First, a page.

We sought to gain insights into the determinants of seasonal influenza vaccine (SIV) uptake by conducting an age-stratified analysis (18-64 and 65+) of factors associated with SIV uptake among at-risk adults registered to English practices. Records for at-risk English adults between 2011 and 2016 were identified using the Clinical Practice Research Datalink database. SIV uptake was assessed annually. The associations of patient, practice, and seasonal characteristics with SIV uptake were assessed via cross-sectional and longitudinal analyses, using mixed-effects and general estimating equation logistic regression models. Overall SIV uptake was 35.3% and 74.0% for adults 18-64 and 65+, respectively. Relative to white patients, black patients were least likely to be vaccinated (OR18-64: 0.82 (95% CI: 0.80, 0.85); OR65+: 0.59 (95% CI: 0.56, 0.62)), while Asian patients among 18-64 year olds were most likely to be vaccinated (OR18-64: 1.10 (95% CI: 1.07, 1.13)). Females were more likely than males to be vaccinated among 18-64 year olds (OR18-64: 1.19 (95% CI: 1.18, 1.20)). Greater socioeconomic deprivation was associated with decreased odds of uptake among older patients (OR65+: 0.74 (95% CI: 0.71, 0.77)). For each additional at-risk condition, odds of uptake increased (OR18-64: 2.33 (95% CI: 2.31, 2.36); OR65+: 1.39 (95% CI: 1.38, 1.39)). Odds of uptake were highest among younger patients with diabetes (OR18-64: 4.25 (95% CI: 4.18, 4.32)) and older patients with chronic respiratory disease (OR65+: 1.60 (95% CI: 1.58, 1.63)), whereas they were lowest among morbidly obese patients of all ages (OR18-64: 0.68 (95% CI: 0.67, 0.70); OR65+: 0.97 (95% CI: 0.94, 0.99)). Prior influenza season severity and vaccine effectiveness were marginally predictive of uptake. Our age-stratified analysis uncovered SIV uptake disparities by ethnicity, sex, age, socioeconomic deprivation, and co-morbidities, warranting further attention by GPs and policymakers alike.


Seasonal influenza vaccine, Vaccine uptake, General practice, Determinants, Clinical Practice Research Datalink Abbreviations: CPRD, Clinical Practice Research Datalink; GP, general practitioner; IMD, Index of Multiple Deprivations; NHS, National Health Service; PHE, Public Health England; SES, socioeconomic status; UK, United Kingdom; VE, vaccine effectiveness; SIV, season influenza vaccine; WHO, World Health Organization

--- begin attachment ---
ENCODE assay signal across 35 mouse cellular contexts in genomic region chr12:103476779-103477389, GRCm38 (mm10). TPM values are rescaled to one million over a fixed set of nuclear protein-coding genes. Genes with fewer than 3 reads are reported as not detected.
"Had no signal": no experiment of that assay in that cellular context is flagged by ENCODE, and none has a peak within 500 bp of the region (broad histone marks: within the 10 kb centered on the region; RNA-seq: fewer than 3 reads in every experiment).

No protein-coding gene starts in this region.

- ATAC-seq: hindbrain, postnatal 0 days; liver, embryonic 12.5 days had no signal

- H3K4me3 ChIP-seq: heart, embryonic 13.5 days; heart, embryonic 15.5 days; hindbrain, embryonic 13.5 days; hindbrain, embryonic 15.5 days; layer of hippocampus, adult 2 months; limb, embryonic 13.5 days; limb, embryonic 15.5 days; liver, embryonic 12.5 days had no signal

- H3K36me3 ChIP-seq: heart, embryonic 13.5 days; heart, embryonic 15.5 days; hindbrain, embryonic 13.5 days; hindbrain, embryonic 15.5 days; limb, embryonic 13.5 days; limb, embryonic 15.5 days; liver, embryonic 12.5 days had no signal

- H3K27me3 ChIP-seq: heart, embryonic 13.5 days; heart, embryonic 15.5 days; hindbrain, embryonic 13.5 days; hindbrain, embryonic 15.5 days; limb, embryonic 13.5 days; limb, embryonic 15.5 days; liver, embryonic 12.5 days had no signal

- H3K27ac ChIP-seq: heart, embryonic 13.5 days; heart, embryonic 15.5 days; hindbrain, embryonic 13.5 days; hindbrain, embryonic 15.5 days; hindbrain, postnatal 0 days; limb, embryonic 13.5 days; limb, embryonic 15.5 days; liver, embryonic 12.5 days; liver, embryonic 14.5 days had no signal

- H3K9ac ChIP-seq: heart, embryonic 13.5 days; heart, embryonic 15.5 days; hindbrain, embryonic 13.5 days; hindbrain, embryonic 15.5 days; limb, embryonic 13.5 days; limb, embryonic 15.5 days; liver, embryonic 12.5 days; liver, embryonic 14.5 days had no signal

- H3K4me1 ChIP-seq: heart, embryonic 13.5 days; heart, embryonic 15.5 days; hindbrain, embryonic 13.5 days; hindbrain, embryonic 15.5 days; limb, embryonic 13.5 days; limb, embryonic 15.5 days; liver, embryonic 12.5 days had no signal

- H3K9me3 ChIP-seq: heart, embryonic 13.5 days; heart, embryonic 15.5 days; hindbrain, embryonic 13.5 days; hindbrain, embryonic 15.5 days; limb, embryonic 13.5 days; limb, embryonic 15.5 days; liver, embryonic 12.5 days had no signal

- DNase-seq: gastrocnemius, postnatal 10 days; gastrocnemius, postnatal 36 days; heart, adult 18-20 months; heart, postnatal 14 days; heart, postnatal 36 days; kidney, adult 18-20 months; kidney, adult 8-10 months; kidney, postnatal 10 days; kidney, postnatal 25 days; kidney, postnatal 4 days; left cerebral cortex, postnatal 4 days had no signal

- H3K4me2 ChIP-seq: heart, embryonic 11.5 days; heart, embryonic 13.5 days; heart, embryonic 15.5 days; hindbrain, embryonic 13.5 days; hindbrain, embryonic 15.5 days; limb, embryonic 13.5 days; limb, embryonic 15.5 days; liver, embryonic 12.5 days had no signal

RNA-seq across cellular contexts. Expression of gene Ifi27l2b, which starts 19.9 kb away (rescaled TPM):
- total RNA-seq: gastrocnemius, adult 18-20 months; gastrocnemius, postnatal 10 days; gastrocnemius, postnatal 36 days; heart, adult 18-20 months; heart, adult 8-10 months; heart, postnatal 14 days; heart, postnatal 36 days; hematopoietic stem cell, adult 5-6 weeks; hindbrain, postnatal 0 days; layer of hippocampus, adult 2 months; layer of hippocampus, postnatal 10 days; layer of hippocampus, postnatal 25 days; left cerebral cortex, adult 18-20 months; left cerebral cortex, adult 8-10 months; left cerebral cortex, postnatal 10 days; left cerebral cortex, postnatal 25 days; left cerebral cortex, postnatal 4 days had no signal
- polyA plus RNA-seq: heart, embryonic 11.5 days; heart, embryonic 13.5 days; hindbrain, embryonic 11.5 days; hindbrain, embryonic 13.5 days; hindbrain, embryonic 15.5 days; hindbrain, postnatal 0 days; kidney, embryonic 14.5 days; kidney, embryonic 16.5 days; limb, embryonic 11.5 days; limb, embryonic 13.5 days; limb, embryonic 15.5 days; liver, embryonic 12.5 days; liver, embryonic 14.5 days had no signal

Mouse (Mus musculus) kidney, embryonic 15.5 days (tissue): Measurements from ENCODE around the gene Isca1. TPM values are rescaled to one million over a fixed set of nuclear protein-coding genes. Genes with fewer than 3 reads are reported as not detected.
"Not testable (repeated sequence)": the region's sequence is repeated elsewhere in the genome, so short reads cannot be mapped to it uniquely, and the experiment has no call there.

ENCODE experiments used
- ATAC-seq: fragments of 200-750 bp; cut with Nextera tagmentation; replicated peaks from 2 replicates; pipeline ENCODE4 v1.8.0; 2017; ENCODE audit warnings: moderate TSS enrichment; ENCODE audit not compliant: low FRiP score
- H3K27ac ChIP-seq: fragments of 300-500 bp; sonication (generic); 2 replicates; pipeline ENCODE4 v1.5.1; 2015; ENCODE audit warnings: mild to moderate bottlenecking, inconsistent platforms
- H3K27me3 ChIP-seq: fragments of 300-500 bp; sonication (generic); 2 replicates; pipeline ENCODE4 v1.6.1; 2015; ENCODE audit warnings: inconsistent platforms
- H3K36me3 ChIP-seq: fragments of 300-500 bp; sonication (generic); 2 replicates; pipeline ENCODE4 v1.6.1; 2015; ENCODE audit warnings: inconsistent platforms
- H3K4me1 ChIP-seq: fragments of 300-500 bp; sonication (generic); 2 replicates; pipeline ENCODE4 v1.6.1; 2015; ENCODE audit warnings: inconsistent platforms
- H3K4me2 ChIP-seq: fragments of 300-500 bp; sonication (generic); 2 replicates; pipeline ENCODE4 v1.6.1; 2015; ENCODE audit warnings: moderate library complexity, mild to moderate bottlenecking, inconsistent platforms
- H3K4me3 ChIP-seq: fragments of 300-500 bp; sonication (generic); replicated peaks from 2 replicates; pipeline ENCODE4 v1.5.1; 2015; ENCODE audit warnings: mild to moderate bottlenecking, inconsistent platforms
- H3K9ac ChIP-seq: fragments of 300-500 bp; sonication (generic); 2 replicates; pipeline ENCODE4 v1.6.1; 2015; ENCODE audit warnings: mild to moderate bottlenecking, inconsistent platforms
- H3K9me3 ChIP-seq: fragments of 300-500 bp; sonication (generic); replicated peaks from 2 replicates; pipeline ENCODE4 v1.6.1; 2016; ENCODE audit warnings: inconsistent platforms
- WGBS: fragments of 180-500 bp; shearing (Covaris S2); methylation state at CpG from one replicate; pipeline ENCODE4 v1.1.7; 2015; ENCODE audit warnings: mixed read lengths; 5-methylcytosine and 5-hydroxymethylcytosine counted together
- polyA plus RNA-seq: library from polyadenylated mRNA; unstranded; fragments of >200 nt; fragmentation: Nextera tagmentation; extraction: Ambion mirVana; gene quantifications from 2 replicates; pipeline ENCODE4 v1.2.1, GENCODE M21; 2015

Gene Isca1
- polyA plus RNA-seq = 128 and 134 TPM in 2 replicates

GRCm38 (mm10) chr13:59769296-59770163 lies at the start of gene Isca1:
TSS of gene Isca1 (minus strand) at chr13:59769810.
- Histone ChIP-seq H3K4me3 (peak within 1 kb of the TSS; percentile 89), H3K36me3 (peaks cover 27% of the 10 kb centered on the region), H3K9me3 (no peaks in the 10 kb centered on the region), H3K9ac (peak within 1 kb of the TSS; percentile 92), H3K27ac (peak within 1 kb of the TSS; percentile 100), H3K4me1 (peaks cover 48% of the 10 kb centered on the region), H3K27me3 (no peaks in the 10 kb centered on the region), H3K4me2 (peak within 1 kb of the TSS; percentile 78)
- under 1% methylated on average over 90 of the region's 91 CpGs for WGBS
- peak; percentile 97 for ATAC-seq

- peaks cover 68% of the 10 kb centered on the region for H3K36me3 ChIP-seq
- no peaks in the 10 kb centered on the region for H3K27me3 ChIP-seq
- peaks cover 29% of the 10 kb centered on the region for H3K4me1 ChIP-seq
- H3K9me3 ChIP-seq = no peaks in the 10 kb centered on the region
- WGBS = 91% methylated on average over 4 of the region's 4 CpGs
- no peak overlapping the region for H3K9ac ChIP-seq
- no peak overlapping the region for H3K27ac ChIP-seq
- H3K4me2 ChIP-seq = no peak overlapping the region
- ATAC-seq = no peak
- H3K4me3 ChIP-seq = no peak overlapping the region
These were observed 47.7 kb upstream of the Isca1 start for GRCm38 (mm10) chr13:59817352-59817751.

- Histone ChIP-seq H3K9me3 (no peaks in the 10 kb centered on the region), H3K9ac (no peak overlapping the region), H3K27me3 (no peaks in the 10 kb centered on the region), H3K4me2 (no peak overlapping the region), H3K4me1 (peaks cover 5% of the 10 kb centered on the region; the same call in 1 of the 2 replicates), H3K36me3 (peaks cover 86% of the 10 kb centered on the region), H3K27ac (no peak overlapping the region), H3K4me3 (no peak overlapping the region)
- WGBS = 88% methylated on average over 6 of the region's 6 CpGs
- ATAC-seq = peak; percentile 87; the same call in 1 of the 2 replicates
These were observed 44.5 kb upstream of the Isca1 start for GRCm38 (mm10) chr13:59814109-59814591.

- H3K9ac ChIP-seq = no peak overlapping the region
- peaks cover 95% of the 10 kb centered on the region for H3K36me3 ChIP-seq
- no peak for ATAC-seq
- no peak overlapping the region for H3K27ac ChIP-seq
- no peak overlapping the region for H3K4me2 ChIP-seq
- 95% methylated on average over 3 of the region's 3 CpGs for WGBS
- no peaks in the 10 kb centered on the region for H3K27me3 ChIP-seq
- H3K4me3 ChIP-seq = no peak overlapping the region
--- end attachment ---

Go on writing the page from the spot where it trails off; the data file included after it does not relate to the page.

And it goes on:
Patient and practice level factors associated with seasonal influenza vaccine uptake among at-risk adults in England, 2011 to 2016: An age-stratified retrospective cohort study


Matthew M. Loiacono,a,⁎ Salaheddin M. Mahmud,b,c Ayman Chit,a,d Robertus van Aalst,d,e Jeffrey C. Kwong,f,g,h,i,j Nicholas Mitsakakis,h,j Luke Skinner,k Edward Thommes,d,l Helene Bricout,m and Paul Grootendorsta

Publish date

2020 Apr 9;




Self-harm is a potentially lethal symptom of borderline personality disorder (BPD) that often improves with dialectical behavior therapy (DBT). While DBT is effective for reducing self-harm in many patients with BPD, a small but significant number of patients either does not improve in treatment or ends treatment prematurely. Accordingly, it is crucial to identify factors that may prospectively predict which patients are most likely to benefit from and remain in treatment. In the present preliminary study, 29 actively self-harming patients with BPD completed brain-imaging procedures probing activation of the prefrontal cortex (PFC) during impulse control prior to beginning DBT and after 7 months of treatment. Patients that reduced their frequency of self-harm the most over treatment displayed lower levels of neural activation in the bilateral dorsolateral prefrontal cortex (DLPFC) prior to beginning treatment, and they showed the greatest increases in activity within this region after 7 months of treatment. Prior to starting DBT, treatment non-completers demonstrated greater activation than treatment-completers in the medial PFC and right inferior frontal gyrus. Reductions in self-harm over the treatment period were associated with increases in activity in right DLPFC even after accounting for improvements in depression, mania, and BPD symptom severity. These findings suggest that pre-treatment patterns of activation in the PFC underlying impulse control may be prospectively associated with improvements in self-harm and treatment attrition for patients with BPD treated with DBT.


borderline personality disorder, self-harm, dialectical behavior therapy, prefrontal cortex, impulse control, fNIRS


Predicting Treatment Outcomes from Prefrontal Cortex Activation for Self-Harming Patients with Borderline Personality Disorder: A Preliminary Study


Anthony C. Ruocco,1,* Achala H. Rodrigo,1 Shelley F. McMain,2 Elizabeth Page-Gould,3 Hasan Ayaz,4,5,6 and Paul S. Links7

Publish date